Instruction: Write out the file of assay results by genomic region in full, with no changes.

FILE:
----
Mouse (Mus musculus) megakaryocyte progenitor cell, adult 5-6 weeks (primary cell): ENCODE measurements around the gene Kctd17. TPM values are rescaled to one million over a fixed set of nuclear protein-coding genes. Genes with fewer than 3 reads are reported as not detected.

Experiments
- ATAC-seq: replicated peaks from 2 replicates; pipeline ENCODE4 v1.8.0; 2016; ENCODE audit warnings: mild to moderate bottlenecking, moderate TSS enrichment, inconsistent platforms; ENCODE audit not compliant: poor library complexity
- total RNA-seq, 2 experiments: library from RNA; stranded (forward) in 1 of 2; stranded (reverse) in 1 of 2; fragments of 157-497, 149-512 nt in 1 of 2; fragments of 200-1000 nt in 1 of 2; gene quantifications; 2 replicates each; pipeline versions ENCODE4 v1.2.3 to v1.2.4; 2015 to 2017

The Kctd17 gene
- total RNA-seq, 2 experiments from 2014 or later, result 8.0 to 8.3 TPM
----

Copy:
Mouse (Mus musculus) megakaryocyte progenitor cell, adult 5-6 weeks (primary cell): ENCODE measurements around the gene Kctd17. TPM values are rescaled to one million over a fixed set of nuclear protein-coding genes. Genes with fewer than 3 reads are reported as not detected.

Experiments
- ATAC-seq: replicated peaks from 2 replicates; pipeline ENCODE4 v1.8.0; 2016; ENCODE audit warnings: mild to moderate bottlenecking, moderate TSS enrichment, inconsistent platforms; ENCODE audit not compliant: poor library complexity
- total RNA-seq, 2 experiments: library from RNA; stranded (forward) in 1 of 2; stranded (reverse) in 1 of 2; fragments of 157-497, 149-512 nt in 1 of 2; fragments of 200-1000 nt in 1 of 2; gene quantifications; 2 replicates each; pipeline versions ENCODE4 v1.2.3 to v1.2.4; 2015 to 2017

The Kctd17 gene
- total RNA-seq, 2 experiments from 2014 or later, result 8.0 to 8.3 TPM